Crimes & Misdemeanors
At the start of 1998, legal advocate Catherine Hanssens of Lambda told POZ that fighting criminalization laws is "like Jason from Friday the 13th. Just when you think you've won, they're baaack." The year was a doozy for HIVers looking over their shoulder for Big Brother. Building on the panic over 20-year-old African American Nushawn Williams, who allegedly infected dozens of young women in upstate New York, strict laws making HIV transmission -- and, in some cases, exposure -- illegal are on the books in 28 states and being debated in others. These laws tend to penalize only those who know their status -- punishing those who get tested and, in effect, discouraging others from doing so. Several bear the signature phobias of local lawmakers -- singling out transmission by sex workers, hospital patients or inmates. Some prisoners with HIV, once serving standard sentences of a year or two on robbery or drug charges, may now face more than a decade behind bars for spitting on or biting a guard. And guess who wins when it's the guard's word against yours.
Sex, sex, sex. That's all we wrote about in 1998. But who can blame us? Face the facts: Between 1985 and 1988, rates of unprotected anal sex in San Francisco dropped from 65 percent to 18 percent. But 1998 marked the crest of the condom-free comeback. How do we know? Well, we get your letters, for one. But the news media got wind of it, too, and was abuzz about increased rectal gonorrhea rates across the board -- a sure sign that people aren't making glove love. While advocates agree that prevention must be reconceived for the "post-AIDS era" and progress was made -- most notably by GMHC's Beyond 2000 campaign -- the pitch of the barebacking debate grew shriller and the camps more polarized. High-profile HIVers fell over themselves to come clean about nights of unbridled lust, even as stories about the dangers of mutant virus played out like old-time horror films. And in a bizarre, late-year twist, Gabriel Rotello, author of Sexual Ecology, the canary-in-the-condom-mine tome on the dangers of promiscuity, announced he was giving it all up to move to Burbank and produce a show for VH1.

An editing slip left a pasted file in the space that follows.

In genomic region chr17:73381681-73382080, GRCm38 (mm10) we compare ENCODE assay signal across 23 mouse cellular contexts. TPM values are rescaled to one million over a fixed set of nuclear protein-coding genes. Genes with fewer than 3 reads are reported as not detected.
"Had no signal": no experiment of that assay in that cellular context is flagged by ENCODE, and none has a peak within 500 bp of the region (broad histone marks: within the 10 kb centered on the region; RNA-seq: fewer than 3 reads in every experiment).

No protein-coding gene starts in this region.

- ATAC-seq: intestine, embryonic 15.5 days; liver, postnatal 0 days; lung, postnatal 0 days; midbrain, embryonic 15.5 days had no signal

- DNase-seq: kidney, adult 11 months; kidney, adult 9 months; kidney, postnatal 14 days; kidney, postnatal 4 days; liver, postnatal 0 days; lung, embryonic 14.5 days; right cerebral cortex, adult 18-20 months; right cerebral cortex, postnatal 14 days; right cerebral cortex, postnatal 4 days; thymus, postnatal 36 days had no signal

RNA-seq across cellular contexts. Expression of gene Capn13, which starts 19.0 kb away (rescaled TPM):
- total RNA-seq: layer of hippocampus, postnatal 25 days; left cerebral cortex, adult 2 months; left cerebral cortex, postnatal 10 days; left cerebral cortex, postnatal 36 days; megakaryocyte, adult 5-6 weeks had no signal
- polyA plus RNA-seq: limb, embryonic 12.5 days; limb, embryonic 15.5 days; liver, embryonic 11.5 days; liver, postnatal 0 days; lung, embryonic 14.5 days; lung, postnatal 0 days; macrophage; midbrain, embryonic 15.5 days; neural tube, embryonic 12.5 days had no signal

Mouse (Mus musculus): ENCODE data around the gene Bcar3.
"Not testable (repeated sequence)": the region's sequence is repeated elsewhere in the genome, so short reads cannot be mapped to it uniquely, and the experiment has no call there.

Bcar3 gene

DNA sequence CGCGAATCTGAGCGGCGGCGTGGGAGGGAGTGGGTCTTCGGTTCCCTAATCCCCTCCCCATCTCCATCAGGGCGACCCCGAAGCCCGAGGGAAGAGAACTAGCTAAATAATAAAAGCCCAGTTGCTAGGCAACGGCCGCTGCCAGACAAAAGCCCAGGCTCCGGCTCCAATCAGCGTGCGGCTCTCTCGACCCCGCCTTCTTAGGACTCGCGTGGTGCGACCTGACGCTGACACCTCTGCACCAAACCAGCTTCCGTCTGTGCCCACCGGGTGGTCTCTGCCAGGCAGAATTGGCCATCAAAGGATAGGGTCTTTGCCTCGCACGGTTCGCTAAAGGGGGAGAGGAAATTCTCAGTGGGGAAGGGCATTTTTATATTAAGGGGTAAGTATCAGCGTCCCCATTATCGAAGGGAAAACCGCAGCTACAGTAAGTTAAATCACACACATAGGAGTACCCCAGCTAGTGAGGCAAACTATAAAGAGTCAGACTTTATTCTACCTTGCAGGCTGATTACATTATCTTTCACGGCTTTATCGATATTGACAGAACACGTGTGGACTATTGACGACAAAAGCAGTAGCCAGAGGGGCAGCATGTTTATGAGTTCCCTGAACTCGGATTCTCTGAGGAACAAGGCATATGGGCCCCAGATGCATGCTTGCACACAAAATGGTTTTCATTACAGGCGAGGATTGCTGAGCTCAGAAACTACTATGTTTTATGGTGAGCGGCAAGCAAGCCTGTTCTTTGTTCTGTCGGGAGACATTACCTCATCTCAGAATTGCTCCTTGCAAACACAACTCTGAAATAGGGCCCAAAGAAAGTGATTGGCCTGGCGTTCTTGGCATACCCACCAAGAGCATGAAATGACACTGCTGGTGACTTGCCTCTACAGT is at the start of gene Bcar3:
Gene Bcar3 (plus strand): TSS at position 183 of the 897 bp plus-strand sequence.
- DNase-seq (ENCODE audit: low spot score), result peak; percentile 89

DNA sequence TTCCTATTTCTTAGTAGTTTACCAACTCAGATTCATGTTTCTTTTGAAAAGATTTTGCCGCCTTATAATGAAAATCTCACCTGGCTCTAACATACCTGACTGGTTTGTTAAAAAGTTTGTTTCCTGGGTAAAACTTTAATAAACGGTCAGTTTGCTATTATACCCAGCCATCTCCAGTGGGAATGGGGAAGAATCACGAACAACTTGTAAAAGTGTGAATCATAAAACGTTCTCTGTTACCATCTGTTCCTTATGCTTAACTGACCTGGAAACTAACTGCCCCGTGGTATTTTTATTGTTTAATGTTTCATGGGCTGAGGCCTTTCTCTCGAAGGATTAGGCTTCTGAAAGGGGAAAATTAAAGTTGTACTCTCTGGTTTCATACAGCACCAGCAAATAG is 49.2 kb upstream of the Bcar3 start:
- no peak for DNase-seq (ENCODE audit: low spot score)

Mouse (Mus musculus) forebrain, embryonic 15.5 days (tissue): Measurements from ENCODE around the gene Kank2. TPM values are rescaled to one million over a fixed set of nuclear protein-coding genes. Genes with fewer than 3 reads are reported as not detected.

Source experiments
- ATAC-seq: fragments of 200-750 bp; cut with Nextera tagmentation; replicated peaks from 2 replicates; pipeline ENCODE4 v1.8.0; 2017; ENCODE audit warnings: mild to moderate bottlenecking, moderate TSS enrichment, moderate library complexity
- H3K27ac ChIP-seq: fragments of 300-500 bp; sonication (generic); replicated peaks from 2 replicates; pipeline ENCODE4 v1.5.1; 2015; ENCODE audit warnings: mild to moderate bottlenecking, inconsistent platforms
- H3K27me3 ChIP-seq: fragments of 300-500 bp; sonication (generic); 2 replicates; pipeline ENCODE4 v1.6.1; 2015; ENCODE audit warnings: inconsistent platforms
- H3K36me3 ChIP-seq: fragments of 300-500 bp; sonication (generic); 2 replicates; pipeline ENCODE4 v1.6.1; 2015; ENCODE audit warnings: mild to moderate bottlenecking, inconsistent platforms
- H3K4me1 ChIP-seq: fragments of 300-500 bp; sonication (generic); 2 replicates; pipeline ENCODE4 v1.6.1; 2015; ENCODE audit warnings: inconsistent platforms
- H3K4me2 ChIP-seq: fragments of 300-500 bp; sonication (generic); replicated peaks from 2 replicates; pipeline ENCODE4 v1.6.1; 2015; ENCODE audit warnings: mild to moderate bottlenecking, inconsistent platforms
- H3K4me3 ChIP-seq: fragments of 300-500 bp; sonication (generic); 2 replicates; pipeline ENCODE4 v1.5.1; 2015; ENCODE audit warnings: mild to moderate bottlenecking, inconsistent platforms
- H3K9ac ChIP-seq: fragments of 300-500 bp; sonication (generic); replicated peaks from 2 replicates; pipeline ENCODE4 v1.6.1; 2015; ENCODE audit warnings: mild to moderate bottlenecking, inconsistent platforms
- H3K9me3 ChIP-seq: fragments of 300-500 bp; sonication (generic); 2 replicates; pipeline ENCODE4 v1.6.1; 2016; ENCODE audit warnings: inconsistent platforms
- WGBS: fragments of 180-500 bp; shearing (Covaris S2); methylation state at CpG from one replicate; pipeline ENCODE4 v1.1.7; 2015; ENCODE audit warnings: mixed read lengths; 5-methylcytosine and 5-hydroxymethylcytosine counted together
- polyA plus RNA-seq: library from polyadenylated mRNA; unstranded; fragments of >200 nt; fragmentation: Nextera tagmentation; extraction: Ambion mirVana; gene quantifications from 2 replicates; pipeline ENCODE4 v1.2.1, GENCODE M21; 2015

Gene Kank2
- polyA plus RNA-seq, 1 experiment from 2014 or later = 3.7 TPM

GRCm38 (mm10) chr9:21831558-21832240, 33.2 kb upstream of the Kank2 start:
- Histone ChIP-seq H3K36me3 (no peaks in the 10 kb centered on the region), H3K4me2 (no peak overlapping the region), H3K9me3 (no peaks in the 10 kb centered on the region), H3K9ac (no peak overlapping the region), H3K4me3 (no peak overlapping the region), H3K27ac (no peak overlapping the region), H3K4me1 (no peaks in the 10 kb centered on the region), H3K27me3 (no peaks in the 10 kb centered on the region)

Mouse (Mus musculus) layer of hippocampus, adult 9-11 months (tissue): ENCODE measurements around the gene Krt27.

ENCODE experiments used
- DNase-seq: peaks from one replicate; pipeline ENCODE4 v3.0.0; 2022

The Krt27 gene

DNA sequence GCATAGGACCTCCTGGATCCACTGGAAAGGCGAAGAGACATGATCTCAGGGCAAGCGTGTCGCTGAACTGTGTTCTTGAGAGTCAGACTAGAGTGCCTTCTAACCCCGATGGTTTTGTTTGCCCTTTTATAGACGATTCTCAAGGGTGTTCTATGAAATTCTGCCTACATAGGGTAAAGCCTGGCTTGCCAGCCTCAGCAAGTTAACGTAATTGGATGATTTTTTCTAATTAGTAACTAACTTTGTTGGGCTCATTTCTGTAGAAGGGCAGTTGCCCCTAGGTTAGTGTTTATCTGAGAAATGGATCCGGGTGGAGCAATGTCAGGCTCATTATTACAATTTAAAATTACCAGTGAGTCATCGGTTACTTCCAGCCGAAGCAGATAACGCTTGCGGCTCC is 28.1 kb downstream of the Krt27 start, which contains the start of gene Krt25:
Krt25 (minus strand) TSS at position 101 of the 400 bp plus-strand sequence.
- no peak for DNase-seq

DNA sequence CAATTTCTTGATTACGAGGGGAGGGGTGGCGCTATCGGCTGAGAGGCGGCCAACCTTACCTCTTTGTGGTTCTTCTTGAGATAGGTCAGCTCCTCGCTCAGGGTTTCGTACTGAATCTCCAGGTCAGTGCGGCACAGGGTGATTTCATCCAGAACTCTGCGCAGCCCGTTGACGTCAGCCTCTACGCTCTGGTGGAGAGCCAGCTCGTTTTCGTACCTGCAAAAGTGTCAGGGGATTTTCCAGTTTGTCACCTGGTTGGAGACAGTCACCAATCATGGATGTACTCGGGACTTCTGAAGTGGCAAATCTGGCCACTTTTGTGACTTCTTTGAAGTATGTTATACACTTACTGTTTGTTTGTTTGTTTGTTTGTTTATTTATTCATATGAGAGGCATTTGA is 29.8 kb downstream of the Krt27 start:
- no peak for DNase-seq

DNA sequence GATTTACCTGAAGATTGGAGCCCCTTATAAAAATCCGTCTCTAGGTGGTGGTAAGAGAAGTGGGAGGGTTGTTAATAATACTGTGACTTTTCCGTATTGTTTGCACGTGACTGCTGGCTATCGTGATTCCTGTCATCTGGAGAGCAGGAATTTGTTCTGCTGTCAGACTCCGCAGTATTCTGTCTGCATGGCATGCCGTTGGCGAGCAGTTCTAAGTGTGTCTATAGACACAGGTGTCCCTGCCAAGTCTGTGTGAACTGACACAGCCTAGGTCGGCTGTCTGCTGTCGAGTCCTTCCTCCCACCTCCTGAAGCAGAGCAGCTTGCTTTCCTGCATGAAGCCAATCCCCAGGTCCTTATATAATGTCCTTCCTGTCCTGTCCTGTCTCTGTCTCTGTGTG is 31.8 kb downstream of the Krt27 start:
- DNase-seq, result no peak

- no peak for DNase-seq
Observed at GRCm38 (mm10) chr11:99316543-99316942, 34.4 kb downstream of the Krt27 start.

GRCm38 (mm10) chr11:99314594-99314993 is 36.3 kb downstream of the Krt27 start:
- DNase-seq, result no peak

Fall Into the Gap
Third-World delegates at the 12th World AIDS Conference in Geneva had a hard time being heard over all the "bridging the gap" clamor. Without even the option of hitting hard, hitting early with HIV meds, developing nations -- home to 90 percent of the world's HIVers -- have little use for trade shows with rock-climbing poster boys scaling drug-company booths. Nevertheless, the theme park's theme did force a cold-eyed look at the chasm between the epidemic's rich and poor. Perhaps this inspired the UNAIDS' HIV Drug Access Initiative, which got several pharmaceutical giants to promise to slash drug prices by up to 75 percent for some poor countries. While many lauded the discounts, others, such as nonplayer Merck, wondered whether these nations are best served by triple-drug therapy. In a damning speech at the confab's end, Lancet editor Richard Horton summed up the savage global inequalities by pointing out the petty cruelties visible to all attendees: "Why was it that whenever a speaker from a developing-world country rose to talk about an issue central to 'bridging the gap,' seats emptied and the halls began to bleed delegates? It was nothing less than shameful."